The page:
Does this describe you?
"An unhappy employee who is either under skilled or under employed, desperate to find another job that challenges and satisfies you in a more holistic way."
Chances are, many of the people reading this would identify with this profile. The big question facing employees is how – and perhaps more importantly, where – do they take that next step towards their dream job?
Udacity appears to have heard these folks, loud and clear. A four-year-old online education company, Udacity started out offering free university-oriented Mass Open Online Courses (MOOCs). However, with completion rates dropping and established universities ignoring graduates, Udacity started looking for the next big thing in online education.
Then, Udacity hit upon a new model – the nanodegree – a fee-for-service course that give participants training in skills required by specific employers such as Google and AT&T.
In a recent New York Times profile, readers learned how Udacity was helping younger employees move from more mundane, entry-level jobs directly into highly skilled positions. They featured the story of a 25-year-old programmer at Google who was hired into her current position after completing a Udacity course specifically offered to match job skills requirements at the world’s most used search engine.
The young programmer featured in the article is a poster girl for the overeducated, underemployed generation of employees. A Master’s degree in education from Harvard had only prepared her for a job in Google’s customer service area. After upgrading her programming skills through a Udacity nanodegree, she was suddenly writing code.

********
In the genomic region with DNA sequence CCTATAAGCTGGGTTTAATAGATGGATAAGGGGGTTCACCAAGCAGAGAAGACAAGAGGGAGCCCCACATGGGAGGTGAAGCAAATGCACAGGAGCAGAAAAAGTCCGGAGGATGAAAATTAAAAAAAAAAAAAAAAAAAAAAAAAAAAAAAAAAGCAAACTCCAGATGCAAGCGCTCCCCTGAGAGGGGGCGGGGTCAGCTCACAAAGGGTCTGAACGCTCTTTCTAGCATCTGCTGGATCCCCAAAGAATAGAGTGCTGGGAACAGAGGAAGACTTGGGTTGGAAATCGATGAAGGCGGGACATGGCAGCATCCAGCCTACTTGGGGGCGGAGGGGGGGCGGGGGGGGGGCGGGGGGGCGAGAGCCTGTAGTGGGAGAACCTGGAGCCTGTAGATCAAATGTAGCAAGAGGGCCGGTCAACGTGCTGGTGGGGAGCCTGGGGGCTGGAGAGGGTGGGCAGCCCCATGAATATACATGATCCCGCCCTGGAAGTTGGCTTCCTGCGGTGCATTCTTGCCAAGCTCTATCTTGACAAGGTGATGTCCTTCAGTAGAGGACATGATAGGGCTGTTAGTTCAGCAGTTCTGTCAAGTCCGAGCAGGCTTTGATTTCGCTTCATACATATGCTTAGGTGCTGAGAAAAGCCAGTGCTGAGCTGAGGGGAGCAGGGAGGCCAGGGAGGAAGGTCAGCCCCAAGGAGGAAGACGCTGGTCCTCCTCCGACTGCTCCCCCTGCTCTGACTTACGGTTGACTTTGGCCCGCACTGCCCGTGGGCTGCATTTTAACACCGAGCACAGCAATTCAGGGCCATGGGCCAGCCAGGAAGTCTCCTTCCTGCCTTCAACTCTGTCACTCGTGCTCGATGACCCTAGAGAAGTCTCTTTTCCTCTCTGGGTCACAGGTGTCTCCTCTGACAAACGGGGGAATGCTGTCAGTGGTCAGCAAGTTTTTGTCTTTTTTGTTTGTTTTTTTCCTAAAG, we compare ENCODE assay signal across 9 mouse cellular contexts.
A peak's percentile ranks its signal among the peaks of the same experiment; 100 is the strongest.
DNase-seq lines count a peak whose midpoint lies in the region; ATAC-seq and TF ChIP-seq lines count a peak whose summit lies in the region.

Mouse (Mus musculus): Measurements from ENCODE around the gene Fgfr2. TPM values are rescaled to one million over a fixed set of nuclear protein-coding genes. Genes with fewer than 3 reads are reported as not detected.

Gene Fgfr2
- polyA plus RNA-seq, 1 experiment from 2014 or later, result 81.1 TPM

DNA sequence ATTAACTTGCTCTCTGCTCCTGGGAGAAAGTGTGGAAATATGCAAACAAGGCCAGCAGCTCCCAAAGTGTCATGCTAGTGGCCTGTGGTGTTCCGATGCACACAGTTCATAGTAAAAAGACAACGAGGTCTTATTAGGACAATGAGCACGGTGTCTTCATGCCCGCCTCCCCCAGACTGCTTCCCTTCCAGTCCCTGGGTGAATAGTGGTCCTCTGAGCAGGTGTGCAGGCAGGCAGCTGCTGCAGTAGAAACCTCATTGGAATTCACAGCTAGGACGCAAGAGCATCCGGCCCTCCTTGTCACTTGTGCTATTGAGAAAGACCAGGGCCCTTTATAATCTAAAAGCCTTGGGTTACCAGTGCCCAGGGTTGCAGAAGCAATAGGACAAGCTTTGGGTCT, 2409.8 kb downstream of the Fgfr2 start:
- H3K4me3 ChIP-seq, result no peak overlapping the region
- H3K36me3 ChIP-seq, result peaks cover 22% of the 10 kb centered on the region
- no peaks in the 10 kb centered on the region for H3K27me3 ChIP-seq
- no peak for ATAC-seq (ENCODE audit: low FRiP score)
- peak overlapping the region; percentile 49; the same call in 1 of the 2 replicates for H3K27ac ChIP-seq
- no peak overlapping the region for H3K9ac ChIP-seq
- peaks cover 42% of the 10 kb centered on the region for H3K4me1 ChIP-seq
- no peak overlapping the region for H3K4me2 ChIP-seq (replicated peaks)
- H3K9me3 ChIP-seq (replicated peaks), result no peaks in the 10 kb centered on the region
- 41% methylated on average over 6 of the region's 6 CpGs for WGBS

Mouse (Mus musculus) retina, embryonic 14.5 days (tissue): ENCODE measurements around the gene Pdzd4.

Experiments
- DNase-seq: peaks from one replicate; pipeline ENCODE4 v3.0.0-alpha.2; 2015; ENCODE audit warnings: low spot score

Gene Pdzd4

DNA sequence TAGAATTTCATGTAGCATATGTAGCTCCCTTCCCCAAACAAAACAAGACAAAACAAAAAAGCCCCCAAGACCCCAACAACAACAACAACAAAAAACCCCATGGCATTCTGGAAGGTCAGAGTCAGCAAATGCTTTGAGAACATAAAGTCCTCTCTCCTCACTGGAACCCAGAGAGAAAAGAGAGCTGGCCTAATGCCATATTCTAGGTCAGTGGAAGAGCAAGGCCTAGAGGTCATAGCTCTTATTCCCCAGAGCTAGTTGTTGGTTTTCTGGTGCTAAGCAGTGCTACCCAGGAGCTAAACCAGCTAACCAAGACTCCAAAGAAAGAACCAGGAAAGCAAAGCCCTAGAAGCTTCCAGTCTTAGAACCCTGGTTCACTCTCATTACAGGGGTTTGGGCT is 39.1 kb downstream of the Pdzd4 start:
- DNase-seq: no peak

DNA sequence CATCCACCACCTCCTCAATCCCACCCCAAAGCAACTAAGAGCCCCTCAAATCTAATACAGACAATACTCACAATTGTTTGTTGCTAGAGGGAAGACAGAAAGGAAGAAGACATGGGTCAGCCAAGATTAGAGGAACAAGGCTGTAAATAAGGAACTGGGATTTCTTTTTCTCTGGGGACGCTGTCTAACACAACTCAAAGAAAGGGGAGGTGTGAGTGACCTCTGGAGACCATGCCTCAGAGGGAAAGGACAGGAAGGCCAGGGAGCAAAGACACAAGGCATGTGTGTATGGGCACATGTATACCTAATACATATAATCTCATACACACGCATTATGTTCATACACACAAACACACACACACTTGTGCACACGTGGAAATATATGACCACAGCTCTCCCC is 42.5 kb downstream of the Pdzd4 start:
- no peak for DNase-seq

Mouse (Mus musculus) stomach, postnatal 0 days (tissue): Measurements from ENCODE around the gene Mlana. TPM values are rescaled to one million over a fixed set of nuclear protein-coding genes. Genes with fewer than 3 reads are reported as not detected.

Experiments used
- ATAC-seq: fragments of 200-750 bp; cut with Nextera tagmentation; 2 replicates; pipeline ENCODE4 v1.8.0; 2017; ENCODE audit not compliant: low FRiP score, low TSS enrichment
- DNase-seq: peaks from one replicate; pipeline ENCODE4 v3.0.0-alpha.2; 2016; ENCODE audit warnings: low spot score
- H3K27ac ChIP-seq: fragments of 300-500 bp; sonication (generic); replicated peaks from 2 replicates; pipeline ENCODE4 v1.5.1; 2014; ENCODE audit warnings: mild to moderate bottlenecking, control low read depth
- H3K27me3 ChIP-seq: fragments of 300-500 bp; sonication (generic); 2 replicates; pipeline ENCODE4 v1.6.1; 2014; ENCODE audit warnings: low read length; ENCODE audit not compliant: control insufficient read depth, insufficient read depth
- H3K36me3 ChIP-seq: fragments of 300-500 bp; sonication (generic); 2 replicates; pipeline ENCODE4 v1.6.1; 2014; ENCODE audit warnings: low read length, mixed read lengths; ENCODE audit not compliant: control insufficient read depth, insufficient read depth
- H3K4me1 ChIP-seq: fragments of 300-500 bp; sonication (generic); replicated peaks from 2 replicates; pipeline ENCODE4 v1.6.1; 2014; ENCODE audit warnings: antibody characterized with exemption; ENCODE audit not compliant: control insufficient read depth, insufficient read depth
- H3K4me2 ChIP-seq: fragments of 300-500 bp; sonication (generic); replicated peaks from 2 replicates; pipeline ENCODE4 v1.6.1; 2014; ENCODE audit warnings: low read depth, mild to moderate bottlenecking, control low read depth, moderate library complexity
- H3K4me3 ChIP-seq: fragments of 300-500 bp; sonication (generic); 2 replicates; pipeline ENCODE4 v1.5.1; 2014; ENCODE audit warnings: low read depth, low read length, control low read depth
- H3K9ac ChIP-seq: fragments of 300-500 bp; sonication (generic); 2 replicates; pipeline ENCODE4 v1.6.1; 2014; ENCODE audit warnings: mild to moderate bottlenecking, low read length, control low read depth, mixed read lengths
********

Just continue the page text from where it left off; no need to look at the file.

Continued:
This is a tale that shows very well for Udacity, and for Google. But how realistic is it for the rest of us?
For many years now, it was thought that MOOCs held the key to more agile, responsive workforce. In short, MOOCs were seen as a way of helping the workforce shift their skills and education quickly to employer needs, and in doing so, create a benefit for the entire economy.
The reality turned out a little different. Although MOOCs have been wildly successful, and the most popular classes are jammed to the hilt at the start, average completion rates typically hover at less than seven percent of participants. That certainly suggests that while MOOC participants recognize the potential of the courses to transform their career paths, many are finding that this learning style may not be good fit once they start.
That, in and of itself, is an important observation. Technology has allowed us to extend leading-edge education to an ever-growing population. The altruistic culture of MOOCs means that top-end education is available to a wider audience. However, even with all of those educational opportunities hovering just a click away, it may not be a good fit for everyone.
The emergence of MOOCs and all their various incarnations does not change the fundamental truth of career planning: responsibility for getting ahead in your career lies with the individual.
For some, MOOCs may be the key to opening a new world of career opportunities. Others may need to take a different path. In both cases, however, the chief responsibility for finding the right path lies with the individual.